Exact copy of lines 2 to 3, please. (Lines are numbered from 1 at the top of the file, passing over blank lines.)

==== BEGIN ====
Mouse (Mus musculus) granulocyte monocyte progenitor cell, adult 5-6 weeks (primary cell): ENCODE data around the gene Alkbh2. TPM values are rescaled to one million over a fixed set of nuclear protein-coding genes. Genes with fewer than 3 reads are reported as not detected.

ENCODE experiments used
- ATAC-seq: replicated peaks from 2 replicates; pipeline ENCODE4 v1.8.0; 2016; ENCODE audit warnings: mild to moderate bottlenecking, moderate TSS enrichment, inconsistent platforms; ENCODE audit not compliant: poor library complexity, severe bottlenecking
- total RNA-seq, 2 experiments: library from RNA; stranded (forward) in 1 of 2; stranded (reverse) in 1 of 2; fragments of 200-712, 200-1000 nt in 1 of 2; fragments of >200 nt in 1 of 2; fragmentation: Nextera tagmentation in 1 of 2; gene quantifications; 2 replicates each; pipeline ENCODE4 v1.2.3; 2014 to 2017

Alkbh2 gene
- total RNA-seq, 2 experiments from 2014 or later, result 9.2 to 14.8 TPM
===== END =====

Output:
ENCODE experiments used
- ATAC-seq: replicated peaks from 2 replicates; pipeline ENCODE4 v1.8.0; 2016; ENCODE audit warnings: mild to moderate bottlenecking, moderate TSS enrichment, inconsistent platforms; ENCODE audit not compliant: poor library complexity, severe bottlenecking